Making Movies

Working with Disney Animation, Clark Spencer has produced massive movie hits like Lilo and Sitch, Bolt and, most recently, Wreck-It Ralph. We caught up with the award-winning producer to find out more about his job…

As a movie producer, how would you sum up your job?

The job is a couple of things. As a producer, you’re responsible for a budget, so you set a schedule and you hold yourself to that schedule. In some ways, you’re the director’s partner. You’re the person in the room with the director making sure everyone’s communicating and understanding each other. These are big, complex projects, it’s 450 people, it’s four years of work – it’s really important that things go smoothly. There’s so many things we get involved in, and that’s what I love about it.

How did you get started in movie production?

Well, it’s interesting – I’d say to your readers that you can do it in any number of ways. When I came out of university, I worked in Wall Street, I was a finance guy. But I didn’t have passion for it. After about three years, I thought, ‘I like what I’m doing, but I don’t want to be doing this when I’m 50… I need to switch to something I love.’ And I loved movies. As a kid, my grandparents owned a movie theatre, and I always wanted to go see movies. But my background was finance, I was a financial analyst – and I got hired by Disney and my career took off. I became a chief financial officer for Disney Animation and Theatrical Productions. One day I was asked if I would move to Orlando, Florida, to run an animation studio down there. Lilo and Stitch was going to get made and they needed a producer. And I was there. They thought, ‘Here’s a guy who seems pretty smart and knows how our company, so why don’t we give him a shot?’ My dream completely came true – I was in the right place at the right time.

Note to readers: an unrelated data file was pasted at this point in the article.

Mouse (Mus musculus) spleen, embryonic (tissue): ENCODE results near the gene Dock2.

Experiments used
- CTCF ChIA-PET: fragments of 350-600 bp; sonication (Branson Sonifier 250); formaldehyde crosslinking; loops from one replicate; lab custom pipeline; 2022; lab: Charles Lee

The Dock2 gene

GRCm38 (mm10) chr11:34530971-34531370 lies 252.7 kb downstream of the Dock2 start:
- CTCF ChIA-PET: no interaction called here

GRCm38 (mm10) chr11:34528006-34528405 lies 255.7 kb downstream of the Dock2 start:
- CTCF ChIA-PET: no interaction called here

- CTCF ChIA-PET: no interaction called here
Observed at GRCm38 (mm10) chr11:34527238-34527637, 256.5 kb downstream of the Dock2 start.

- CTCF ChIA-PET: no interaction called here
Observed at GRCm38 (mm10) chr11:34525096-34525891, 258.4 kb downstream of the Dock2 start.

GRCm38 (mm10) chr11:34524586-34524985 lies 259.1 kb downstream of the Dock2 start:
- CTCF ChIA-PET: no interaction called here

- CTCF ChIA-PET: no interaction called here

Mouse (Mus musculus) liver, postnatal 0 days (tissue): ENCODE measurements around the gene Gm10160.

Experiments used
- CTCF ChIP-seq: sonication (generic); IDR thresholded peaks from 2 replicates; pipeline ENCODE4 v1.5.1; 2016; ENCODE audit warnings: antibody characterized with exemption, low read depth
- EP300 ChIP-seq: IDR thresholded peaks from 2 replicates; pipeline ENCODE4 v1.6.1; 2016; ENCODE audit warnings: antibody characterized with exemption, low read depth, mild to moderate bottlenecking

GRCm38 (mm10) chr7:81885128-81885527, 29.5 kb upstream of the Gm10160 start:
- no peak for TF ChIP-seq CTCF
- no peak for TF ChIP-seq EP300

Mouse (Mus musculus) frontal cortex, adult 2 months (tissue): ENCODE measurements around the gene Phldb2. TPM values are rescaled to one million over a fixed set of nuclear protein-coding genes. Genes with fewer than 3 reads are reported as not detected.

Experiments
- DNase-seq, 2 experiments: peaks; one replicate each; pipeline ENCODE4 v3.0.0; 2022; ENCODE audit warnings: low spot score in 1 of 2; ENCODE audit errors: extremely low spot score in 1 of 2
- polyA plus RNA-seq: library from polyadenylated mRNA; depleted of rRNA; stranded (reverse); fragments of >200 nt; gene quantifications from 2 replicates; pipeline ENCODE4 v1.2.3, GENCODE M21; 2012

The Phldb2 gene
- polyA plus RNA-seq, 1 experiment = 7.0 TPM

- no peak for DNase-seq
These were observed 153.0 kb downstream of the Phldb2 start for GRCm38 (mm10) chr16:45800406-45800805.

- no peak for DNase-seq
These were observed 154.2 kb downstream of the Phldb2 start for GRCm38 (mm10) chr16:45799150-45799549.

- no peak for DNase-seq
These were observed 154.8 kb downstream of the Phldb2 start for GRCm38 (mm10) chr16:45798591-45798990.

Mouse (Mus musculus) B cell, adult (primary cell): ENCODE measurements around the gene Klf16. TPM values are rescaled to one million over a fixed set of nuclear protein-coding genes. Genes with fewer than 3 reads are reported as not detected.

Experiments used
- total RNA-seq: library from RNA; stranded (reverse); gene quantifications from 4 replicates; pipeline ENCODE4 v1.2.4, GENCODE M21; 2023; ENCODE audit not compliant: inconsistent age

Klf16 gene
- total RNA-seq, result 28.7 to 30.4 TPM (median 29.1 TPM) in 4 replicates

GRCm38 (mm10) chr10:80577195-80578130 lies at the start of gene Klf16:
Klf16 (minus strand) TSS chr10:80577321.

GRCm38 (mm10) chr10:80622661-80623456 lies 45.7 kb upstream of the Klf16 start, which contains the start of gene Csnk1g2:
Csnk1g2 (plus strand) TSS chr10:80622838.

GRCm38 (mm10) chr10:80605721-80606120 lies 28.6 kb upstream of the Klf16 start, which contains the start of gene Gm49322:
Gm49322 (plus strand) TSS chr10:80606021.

Clark SpencerWreck-It Ralph has been a huge hit – what was it like to work on that?

It was amazing. When, as a producer, what happens is you have to match up with the director to make sure you see eye to eye. When Rich Moore joined Disney Animation four years ago from the Simpsons, I thought to myself, ‘I want to work with that guy.’ Then when he said he wanted to tell this great story in the world of video games and take the audience behind the screen into this world which nobody knew existed – kind of like Toy Story – I was sold.

What would you say was the biggest challenge in making this film?

There was a couple. The movie actually has four big ‘worlds’ – there’s the world of Fix It Felix Jr., the world of Hero’s Duty, the world of Sugar Rush and the world of Game Central Station. So Fix It Felix Jr. is based on squares, 8-bit squares, very simple. The world of Hero’s Duty is based on triangles, the CGI animation is very realistic – the best we can do today. Sugar Rush is based on circles, it’s very cartoony and whimsical. To do that is tough, it’s like making four different movies. The other difficulty was the number of characters – we had almost 190 characters. We’d never done that many – 60 is the most we’d ever done. Because we’d decided to use all these characters from other video games, like Sonic and Bowser, we also had to get all those video game companies to approve the animation – that was a huge part of my job. The last thing was technology. They actually had to create new technology, new lighting tools, to create the entire world of Sugar Rush.

Of all the films you’ve worked on, which has been your favourite?

That’s a hard question! They’re all so different. I will say that Wreck-It Ralph has been a really amazing experience. I feel like it is a movie where I had this opportunity to work with Rich Moore, somebody I have so much respect for, and to create a movie that I think has, hopefully, knock on wood, the potential to continue to create more stories. That, to me, is really, really exciting.

Wreck-It Ralph is out on BluRay now.

Source Summer 2013

Main image: ©2012 Disney

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